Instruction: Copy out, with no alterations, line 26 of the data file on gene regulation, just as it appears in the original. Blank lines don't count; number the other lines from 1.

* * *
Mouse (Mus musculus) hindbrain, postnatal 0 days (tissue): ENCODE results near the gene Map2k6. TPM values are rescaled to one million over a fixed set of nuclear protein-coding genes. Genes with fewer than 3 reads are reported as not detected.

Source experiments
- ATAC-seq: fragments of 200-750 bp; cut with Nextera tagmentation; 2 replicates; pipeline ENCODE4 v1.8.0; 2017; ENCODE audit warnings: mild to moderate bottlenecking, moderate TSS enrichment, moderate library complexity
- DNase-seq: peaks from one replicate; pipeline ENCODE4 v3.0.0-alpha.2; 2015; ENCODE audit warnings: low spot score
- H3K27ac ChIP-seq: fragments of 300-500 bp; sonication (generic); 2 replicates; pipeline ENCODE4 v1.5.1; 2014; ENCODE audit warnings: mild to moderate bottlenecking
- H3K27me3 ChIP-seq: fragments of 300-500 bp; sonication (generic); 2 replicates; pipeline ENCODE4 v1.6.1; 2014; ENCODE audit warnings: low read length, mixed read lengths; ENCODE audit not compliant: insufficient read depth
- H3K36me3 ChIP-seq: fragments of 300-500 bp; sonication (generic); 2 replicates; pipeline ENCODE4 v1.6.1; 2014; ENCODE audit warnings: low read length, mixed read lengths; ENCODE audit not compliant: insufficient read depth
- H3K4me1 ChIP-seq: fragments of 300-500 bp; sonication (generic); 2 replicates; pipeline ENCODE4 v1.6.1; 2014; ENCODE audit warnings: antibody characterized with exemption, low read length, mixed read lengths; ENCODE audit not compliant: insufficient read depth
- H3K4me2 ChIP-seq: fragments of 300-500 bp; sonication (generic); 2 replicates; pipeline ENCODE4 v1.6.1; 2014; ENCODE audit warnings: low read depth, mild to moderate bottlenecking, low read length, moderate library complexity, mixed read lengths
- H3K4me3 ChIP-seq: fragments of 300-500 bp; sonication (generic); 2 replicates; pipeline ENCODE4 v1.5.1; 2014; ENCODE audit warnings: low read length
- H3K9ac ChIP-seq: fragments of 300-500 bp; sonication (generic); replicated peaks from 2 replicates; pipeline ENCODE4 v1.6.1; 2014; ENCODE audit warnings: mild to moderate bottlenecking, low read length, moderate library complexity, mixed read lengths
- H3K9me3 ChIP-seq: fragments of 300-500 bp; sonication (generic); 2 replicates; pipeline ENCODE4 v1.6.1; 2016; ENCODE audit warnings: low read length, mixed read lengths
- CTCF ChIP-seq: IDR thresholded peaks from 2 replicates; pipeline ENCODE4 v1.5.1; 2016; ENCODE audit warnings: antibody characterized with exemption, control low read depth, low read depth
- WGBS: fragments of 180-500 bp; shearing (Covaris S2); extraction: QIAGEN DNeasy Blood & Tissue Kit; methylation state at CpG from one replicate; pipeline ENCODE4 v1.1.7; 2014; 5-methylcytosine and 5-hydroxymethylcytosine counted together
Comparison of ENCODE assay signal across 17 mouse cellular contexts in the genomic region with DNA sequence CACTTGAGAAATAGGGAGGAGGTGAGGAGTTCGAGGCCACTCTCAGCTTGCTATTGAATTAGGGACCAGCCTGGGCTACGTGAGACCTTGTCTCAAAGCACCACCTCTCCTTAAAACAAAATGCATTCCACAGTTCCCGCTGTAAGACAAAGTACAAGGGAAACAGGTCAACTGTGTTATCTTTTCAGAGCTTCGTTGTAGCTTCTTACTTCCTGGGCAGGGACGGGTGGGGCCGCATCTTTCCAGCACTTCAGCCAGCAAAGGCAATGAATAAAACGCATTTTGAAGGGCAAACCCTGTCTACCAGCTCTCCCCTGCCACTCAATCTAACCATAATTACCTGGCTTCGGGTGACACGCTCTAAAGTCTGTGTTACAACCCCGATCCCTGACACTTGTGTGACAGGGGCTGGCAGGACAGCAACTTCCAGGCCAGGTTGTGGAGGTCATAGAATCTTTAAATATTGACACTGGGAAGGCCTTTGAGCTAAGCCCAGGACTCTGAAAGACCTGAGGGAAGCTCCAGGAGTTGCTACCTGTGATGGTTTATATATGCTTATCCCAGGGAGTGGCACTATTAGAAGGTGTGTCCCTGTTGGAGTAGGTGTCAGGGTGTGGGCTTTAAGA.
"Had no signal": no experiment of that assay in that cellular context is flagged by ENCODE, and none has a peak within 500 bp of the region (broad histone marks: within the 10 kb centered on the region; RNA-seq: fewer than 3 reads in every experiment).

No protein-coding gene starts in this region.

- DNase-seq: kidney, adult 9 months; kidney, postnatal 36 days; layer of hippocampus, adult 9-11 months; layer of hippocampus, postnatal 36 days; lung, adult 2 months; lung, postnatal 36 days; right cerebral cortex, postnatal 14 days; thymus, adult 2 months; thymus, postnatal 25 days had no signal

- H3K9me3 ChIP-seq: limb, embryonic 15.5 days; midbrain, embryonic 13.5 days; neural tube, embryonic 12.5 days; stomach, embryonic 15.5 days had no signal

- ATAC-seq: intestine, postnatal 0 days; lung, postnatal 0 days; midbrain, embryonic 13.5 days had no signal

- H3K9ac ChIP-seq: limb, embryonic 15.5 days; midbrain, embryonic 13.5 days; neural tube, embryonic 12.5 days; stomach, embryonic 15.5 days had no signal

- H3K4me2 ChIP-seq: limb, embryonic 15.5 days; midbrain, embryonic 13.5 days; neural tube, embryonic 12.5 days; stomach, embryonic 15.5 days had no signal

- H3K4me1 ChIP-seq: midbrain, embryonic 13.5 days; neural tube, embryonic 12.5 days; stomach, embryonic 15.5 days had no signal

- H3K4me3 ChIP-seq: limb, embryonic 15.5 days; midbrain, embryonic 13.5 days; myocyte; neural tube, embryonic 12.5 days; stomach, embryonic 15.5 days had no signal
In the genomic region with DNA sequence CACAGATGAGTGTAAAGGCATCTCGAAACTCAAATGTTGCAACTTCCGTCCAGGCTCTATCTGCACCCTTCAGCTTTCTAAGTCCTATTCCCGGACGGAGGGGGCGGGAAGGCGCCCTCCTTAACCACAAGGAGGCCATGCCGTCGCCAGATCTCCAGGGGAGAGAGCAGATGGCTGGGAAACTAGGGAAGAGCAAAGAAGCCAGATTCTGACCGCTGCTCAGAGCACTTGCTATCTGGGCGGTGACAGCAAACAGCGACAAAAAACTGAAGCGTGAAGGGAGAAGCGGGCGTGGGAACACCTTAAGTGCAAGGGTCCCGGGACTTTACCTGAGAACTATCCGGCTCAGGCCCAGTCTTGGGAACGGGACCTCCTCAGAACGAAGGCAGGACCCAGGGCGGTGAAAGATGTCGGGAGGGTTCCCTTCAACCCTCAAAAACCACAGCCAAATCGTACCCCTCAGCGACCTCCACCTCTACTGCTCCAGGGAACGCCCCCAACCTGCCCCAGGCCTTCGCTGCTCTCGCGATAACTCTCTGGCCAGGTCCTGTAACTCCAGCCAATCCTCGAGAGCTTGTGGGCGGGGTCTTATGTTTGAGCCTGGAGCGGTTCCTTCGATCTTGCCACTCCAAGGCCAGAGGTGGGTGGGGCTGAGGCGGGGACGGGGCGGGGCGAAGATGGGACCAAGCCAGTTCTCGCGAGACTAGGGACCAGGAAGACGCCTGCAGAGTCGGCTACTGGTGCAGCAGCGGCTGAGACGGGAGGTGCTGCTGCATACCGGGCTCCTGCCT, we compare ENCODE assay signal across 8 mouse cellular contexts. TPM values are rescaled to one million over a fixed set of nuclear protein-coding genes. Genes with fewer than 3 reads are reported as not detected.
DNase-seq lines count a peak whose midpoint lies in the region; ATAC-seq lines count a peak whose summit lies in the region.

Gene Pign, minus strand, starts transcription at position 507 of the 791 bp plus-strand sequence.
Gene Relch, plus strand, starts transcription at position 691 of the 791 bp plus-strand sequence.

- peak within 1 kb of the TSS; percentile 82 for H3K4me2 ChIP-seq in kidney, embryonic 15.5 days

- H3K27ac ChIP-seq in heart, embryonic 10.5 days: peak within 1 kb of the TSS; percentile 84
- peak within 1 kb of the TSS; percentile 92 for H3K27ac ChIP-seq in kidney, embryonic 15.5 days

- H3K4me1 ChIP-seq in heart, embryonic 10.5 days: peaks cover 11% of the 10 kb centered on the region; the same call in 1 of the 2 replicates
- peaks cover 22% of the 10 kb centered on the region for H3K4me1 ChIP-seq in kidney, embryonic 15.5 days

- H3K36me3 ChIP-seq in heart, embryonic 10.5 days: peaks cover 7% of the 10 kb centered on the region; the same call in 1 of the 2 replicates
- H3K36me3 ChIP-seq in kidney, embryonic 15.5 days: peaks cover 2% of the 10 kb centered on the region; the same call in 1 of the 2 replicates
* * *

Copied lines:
DNase-seq lines count a peak whose midpoint lies in the region; ATAC-seq lines count a peak whose summit lies in the region.